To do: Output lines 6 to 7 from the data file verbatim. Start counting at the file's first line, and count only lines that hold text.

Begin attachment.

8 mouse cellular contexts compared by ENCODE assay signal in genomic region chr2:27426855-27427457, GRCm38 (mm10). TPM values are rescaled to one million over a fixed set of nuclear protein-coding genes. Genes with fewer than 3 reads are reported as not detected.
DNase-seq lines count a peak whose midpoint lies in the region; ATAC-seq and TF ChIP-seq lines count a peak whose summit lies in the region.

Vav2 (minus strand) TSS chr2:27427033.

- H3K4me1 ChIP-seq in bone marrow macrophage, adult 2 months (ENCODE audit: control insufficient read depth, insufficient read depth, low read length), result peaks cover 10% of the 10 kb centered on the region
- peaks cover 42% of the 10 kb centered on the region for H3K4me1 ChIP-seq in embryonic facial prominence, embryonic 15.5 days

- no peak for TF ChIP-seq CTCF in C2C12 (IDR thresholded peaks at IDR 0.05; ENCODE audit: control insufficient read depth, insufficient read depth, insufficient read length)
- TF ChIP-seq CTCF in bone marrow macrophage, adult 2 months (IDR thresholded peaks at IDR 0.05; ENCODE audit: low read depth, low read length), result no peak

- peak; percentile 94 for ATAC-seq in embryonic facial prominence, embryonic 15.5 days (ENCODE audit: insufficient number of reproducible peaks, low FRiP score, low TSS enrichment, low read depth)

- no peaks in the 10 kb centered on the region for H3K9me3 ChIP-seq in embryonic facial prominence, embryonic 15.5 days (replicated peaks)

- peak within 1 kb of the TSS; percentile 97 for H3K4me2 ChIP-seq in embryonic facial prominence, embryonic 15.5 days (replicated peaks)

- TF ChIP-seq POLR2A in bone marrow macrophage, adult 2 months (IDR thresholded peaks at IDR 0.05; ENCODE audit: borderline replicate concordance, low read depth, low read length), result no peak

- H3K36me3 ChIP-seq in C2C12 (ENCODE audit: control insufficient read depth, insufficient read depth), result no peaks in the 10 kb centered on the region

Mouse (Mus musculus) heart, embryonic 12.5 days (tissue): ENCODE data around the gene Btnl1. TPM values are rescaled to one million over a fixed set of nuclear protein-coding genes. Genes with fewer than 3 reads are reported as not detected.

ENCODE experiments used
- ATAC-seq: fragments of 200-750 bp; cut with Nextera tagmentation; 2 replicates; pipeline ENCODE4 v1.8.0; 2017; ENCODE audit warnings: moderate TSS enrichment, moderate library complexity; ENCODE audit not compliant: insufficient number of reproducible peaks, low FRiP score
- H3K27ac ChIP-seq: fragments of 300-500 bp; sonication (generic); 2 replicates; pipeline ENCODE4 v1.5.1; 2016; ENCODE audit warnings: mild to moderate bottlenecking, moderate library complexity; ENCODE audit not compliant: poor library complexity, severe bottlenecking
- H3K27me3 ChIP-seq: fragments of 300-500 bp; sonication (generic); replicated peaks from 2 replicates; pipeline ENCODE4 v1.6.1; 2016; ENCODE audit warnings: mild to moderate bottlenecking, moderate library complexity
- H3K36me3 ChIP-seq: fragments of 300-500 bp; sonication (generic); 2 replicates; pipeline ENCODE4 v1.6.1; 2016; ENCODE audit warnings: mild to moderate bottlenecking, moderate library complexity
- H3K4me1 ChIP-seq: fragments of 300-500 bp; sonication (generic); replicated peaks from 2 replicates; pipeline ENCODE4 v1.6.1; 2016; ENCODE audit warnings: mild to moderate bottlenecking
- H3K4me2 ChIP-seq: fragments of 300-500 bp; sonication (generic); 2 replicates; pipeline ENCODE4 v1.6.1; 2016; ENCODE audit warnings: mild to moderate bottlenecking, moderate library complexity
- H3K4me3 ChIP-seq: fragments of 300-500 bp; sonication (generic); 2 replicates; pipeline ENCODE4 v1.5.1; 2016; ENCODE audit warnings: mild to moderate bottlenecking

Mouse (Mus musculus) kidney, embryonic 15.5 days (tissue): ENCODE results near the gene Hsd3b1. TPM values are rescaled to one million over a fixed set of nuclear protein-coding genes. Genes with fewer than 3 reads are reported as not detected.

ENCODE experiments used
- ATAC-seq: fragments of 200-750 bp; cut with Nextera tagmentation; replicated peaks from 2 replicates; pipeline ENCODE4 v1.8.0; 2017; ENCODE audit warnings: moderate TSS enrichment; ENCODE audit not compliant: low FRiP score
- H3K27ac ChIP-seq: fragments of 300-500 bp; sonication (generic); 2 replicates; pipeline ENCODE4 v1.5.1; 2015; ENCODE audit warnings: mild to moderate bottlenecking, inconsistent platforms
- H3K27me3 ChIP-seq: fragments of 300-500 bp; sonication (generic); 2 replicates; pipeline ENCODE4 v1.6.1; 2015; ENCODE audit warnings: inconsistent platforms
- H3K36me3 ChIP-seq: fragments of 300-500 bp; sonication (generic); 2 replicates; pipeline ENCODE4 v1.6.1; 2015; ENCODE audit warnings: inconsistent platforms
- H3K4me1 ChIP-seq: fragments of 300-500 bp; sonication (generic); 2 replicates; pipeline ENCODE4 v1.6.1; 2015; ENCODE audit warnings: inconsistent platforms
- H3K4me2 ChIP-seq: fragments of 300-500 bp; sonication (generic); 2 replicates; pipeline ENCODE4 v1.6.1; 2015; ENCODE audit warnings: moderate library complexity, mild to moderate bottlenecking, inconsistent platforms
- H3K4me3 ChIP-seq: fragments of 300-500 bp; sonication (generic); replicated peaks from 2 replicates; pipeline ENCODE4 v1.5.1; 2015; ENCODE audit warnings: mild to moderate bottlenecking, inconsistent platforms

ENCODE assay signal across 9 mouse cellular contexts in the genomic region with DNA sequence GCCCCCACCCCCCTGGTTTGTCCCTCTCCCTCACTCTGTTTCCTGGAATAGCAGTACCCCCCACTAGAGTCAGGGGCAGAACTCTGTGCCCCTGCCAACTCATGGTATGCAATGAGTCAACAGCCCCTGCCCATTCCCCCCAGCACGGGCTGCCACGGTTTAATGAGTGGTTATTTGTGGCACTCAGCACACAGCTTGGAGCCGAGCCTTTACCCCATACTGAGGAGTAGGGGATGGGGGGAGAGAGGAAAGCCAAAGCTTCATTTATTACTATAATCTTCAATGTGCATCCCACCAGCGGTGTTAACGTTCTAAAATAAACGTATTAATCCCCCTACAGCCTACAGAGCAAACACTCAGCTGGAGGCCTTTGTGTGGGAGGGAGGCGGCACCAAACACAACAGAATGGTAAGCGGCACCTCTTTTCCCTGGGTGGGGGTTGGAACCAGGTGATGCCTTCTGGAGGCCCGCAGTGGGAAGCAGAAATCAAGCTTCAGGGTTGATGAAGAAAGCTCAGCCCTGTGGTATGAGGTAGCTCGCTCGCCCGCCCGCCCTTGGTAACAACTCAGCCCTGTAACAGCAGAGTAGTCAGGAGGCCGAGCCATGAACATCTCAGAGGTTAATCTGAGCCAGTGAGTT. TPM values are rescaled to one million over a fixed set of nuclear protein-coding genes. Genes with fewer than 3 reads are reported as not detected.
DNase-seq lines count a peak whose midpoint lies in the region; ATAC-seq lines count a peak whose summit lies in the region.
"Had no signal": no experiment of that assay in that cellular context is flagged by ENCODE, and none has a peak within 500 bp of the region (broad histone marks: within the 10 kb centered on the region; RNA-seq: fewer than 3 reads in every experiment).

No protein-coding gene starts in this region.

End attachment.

- no peak for TF ChIP-seq CTCF in C2C12 (IDR thresholded peaks at IDR 0.05; ENCODE audit: control insufficient read depth, insufficient read depth, insufficient read length)
- TF ChIP-seq CTCF in bone marrow macrophage, adult 2 months (IDR thresholded peaks at IDR 0.05; ENCODE audit: low read depth, low read length), result no peak